Inciter | Blog Masonry
40572
blog,paged,paged-7,ajax_fade,page_not_loaded,,select-child-theme-ver-1.0.0,select-theme-ver-1.7.1,smooth_scroll,wpb-js-composer js-comp-ver-4.11.2.1,vc_responsive

Out of School Time Programs in Baltimore City

by Sheila MatanoThe Baltimore Education Research Consortium (BERC) recently released a new report on schools in Baltimore City that provide out-of-school time activities. All the schools in the reports were funded under the Community Schools Initiative at the Family League of Baltimore City.One of the key outcomes for the OST programs was attendance; the report showed students who attended OST on a regular basis had a slightly higher school attendance rate than their peers who did not (95.0% compared to 93.0%).[1]Another key outcome was that students who attended OST were significantly less likely to be chronically absent[2] from school in 2011-12 than their peers; 62% of regular OST attenders were no longer chronically absent compared to 51% of their comparable peers. In other words, the number of regular OST attenders who...

Read More

Secrets from the Data Cave, November 2013

by Sarah McCrudenWelcome to CRC’s monthly series of articles on all things techie: Secrets from the Data Cave! (For those who don’t know, the title references our room -- fondly referred to as “the bat cave”--- where data staff can geek out in an isolated setting.) Here we'll be offering you a fascinating sneak peek into the cave, with the latest updates & tips on what we’re implementing here at CRC!November 2013: Why I’m Switching to DecafI’m kind of obsessed with tracking my progress to goals. And not just goals at work, or long-term goals in my personal life—I mean little, day-to-day things. I’ve even been known to track the amount of time I spend cleaning my apartment each day, because without documentation to keep me accountable, I would simply never...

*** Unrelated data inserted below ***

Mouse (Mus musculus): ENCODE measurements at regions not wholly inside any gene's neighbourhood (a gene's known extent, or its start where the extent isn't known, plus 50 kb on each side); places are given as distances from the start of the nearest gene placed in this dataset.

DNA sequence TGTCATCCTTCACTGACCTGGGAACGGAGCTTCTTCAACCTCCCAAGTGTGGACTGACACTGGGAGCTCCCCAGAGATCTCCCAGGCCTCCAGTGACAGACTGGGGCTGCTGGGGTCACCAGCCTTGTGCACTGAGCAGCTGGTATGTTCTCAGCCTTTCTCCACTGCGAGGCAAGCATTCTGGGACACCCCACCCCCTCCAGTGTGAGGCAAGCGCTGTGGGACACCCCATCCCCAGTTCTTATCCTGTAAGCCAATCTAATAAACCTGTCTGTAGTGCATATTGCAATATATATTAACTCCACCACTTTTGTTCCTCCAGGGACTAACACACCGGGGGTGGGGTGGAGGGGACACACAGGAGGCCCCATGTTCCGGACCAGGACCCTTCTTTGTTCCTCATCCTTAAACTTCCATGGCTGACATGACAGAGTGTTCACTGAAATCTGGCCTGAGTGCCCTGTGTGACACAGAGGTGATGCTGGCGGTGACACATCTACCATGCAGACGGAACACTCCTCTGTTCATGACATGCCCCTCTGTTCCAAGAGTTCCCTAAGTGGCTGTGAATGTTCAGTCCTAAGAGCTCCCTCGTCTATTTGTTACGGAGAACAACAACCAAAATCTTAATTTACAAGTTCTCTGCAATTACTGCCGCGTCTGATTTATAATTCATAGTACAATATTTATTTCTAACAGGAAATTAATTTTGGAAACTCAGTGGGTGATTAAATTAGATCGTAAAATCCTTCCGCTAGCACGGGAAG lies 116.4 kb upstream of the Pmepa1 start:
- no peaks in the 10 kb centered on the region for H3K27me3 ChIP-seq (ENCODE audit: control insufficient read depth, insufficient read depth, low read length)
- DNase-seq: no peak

Read More

AEA 2013 Re-Cap, Part 1

compiled by Jill ScheiblerCRC was well represented at the 2013 American Evaluation Association conference, held close to home for us in Washington, DC! We learned a lot from this year’s sessions and had a great time connecting with old and new friends… But we didn’t just party there! (Although we did do just a bit of that with our fellow East Coast evalutors… see the evidence at the end of this post.)Most of our staff attended AEA 2013, and each has something to share about what she learned there. Together we have so much to share, actually, that we’ll be splitting our conference post-mortem into two parts. Stay tuned for part 2, coming next week! Dana Ansari, Research Assistant, attended a plenary presented by John Easton, entitled, “The Practice of Educational Evaluation Today: A Federal Perspective.” Her...

Read More

Secrets from the Data Cave, October 2013

Introducing. . . Secrets from the Data Caveby Sarah McCruden Welcome to CRC’s new monthly series of articles on all things techie: Secrets from the Data Cave! For those who don’t know, the title references the room in our office where the data staff can geek out in an isolated setting that is fondly referred to as “the bat cave.” We will be offering you a sneak peek into this fascinating environment every month with the latest updates and tips on what we’re implementing here in the CRC data cave!October 2013: Beware the Pumpkin PieThis month’s topic— how to effectively represent data based on basic principles of visual perception, as discussed in Stephen Few’s Show Me the Numbers: Designing Tables and Graphs to Enlighten. This volume, basically a textbook, covers more info...

Read More

Evaluation communication and audience considerations

by Dana AnsariDuring the brief time I’ve worked as an evaluator, for various projects I’ve had to report on different types of information in different formats and structures. Given that I’ve had limited-to-no access to the actual databases for these projects, I typically have had to request needed information from the project staff members who have access to it. As a result, the data I receive is mostly in raw format, lengthy and complicated to understand at a glance. However, with time and follow up questioning, I’ve been able to extract what I need from within the numbers. Of course, the work is still far from over.I then have had to filter, sort, organize, and restructure the data so that my audience can understand it without being confused or bored...